Offline Rick

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Bass Drum Reso Head
« Reply #12 on: September 29, 2005, 07:46 AM »
Vert interesting. Putting a port hole on the shell sounds like a really good idea. Ya'd only have to do it once... but I guess you can never change your mind. What would you use to protect the wood around the hole?
...::..::::..::::..::::..::::....

Offline Mister Acrolite

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Bass Drum Reso Head
« Reply #13 on: September 29, 2005, 08:04 AM »
What would you use to protect the wood around the hole?



Nothing. I've got a ported cocktail drum, and it hasn't needed any protection or reinforcement. Because the shell was dark green, I simply used black magic marker on the exposed wood, but just for cosmetic purposes.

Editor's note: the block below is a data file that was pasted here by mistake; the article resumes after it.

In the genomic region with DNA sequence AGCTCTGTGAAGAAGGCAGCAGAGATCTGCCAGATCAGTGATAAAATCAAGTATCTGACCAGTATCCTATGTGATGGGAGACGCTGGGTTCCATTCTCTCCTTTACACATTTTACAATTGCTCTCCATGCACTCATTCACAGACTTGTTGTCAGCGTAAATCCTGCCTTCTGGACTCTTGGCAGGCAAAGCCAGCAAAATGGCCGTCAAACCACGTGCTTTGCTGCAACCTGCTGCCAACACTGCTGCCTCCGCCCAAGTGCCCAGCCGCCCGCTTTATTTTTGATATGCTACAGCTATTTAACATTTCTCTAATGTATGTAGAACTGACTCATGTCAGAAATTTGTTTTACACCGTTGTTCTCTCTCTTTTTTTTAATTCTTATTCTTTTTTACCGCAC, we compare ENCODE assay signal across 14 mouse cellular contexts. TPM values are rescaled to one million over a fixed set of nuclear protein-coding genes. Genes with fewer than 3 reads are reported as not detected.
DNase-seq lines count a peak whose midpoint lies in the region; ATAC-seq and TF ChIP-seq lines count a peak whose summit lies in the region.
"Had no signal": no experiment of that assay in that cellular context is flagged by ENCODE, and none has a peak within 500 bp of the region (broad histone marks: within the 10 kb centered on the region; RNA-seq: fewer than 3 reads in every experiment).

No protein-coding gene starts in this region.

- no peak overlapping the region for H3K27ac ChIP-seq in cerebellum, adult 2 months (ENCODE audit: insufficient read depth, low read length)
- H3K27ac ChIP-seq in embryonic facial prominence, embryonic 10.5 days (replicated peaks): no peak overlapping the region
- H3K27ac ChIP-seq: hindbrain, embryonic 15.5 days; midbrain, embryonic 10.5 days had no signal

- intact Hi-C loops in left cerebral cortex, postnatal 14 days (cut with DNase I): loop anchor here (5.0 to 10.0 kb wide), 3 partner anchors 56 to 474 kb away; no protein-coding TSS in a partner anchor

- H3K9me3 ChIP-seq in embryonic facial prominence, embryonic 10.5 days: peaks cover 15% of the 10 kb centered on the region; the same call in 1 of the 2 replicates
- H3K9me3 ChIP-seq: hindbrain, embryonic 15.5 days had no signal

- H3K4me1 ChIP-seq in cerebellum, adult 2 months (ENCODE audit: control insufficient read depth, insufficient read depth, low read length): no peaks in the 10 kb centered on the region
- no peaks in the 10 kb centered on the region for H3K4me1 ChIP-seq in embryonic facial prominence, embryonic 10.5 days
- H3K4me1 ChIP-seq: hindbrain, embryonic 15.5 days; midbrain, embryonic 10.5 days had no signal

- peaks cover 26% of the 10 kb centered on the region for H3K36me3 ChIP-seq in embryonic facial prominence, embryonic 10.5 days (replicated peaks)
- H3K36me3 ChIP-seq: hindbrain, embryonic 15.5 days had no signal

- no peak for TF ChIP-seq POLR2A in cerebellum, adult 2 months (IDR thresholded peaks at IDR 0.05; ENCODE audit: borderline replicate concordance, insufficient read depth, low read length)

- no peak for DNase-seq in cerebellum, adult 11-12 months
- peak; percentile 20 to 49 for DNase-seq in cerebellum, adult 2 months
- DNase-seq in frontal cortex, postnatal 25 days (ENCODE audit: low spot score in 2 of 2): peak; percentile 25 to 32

Hit on 2. Repeat on 4.
(instructions found written on Mr. A's snare drum)

Offline Rick

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Re:Bass Drum Reso Head
« Reply #14 on: September 29, 2005, 08:14 AM »
I like that cocktail drum of yours. I used it as a template for the drum I put together. I ended up mounting 10" & 12" toms on mine. It's fun to play and a nice conversation piece.
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Danno

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Re:Bass Drum Reso Head
« Reply #15 on: September 29, 2005, 11:16 AM »
Since no one has mentioned it, I resolved the same problem (double-bouncing) on my bass drum by cutting a tiny TWO-inch port. I heated up one of those little pineapple juice cans (an empty can) and melted a perfect hole.

You could go smaller, I'm sure, and get a satisfactory result, or cut/burn several really small (cigarette-ember sized) holes around the perimeter, like on those vented DW resonant bass heads.